Following a data‐driven and expert consensus process, 72 items of the DCVAS Case Report Form were retained for regression analysis, including 32 demographic and clinical items, 14 laboratory items (including values of C reactive protein (CRP) level and erythrocyte sedimentation rate (ESR), each divided into 5 categories), 14 imaging items (13 composite), 11 vascular examination items (5 composite and upper extremity blood pressure divided into 6 categories) and 1 biopsy item (online supplemental appendix 13).
Derivation of the final classification criteria for GCA
A total of 1505 patients were selected for analysis (756 GCA and 749 comparators), of which 1054 (70%) were in the development data set (518 GCA and 536 comparators) and 451 (30%) in the validation data set (238 GCA and 213 comparators). Table 1 describes the demographic and clinical features of the patients with GCA and the comparators. The patients with GCA were recruited from Europe (n=796), North America (n=112), Oceania (n=18) and Asia (n=16). Clinical diagnoses assigned to patients in the comparator group are detailed in online supplemental appendix 14.
Lasso regression of the previously selected 72 items yielded 27 independent predictor variables for GCA (online supplemental appendix 15A). Each predictor variable was then reviewed for inclusion by the DCVAS Steering Committee, based on their ORs and specificity to GCA, to ensure face validity. The variables ‘definitive vasculitis on TAB’ and ‘halo sign on temporal artery ultrasound’ were found to dominate the model as quite strong predictors of GCA (see online supplemental appendix 16A for cluster plots showing almost a perfect overlap between the diagnosis of GCA and positive TAB or halo sign on temporal artery ultrasound). Therefore, for the remaining variables to have discriminatory value, both of these items were removed from the model, combined into one composite item ‘vasculitis on TAB or halo sign on temporal artery ultrasound’ and given a risk score of one point below the final threshold set to classify GCA to maintain face validity. The variables ‘jaw claudication’ and ‘tongue claudication’ were combined into one item, as were the variables ‘maximum ESR (>50 mm/hour)’ and ‘maximum CRP (>10 mg/L).’ Although the variable ‘new persistent headache, occipital or cervical’ showed important statistical significance, it decreased the overall specificity of the model when testing their final performance characteristics (patients vs comparators) and was, therefore, also removed. Weighting of the individual criterion included in the model was based on logistic regression fitted to the remaining nine selected predictors (online supplemental appendix 17A).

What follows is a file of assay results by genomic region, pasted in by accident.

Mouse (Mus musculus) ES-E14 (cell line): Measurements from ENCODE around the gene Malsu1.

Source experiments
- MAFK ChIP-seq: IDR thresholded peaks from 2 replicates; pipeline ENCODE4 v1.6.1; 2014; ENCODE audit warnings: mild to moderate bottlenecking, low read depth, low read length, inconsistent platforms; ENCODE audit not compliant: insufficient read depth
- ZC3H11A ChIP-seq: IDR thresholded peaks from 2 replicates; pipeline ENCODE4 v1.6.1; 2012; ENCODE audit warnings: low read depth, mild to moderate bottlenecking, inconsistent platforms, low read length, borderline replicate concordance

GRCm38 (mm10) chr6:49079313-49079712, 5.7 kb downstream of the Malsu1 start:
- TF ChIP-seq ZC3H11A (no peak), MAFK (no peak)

Validation of the final classification criteria for GCA
Using a cut-off of ≥6 in total risk score in the validation data set (see online supplemental appendix 18A for different cut-off points), the sensitivity was 87.0% (95% CI 82.0% to 91.0%) and specificity was 94.8% (95% CI 91.0% to 97.4%). The area under the curve for the model was 0.91 (95% CI 0.88 to 0.94) (online supplemental appendix 19A). The final 2022 ACR/EULAR classification criteria for GCA are presented in figure 1 (for the slide presentation versions, see online supplemental figure 1).
The performance characteristics of the criteria in different subsets of patients with GCA are shown in table 2 and online supplemental appendix 20A. Biopsy‐proven GCA showed a sensitivity of 100% (95% CI 99.0% to 100.0%) and a specificity of 94.9% (95% CI 93.1% to 96.4%) and large‐vessel GCA showed a sensitivity of 55.7% (95% CI 46.5% to 64.6%) and a specificity of 94.9% (95% CI 93.1% to 96.4%). Sensitivity of the criteria in North America was 77.8% (95% CI 67.8% to 85.9%) and in Europe was 87.2% (95% CI 84.4% to 89.7%). Specificity in North America was 95.6% (95% CI 90.6% to 98.4%) and in Europe was 88.8% (95% CI 84.9% to 92.0%).
When the 1990 ACR classification criteria for GCA were applied to the DCVAS validation data set, the criteria performed poorly due to low sensitivity (80.3% (95% CI 74.6% to 85.1%)) but retained good specificity (92.5% (95% CI 88.1% to 95.7%)). In particular, the 1990 ACR criteria had poor sensitivity for patients with large‐vessel GCA (37.1% (95% CI 28.6% to 46.2%)).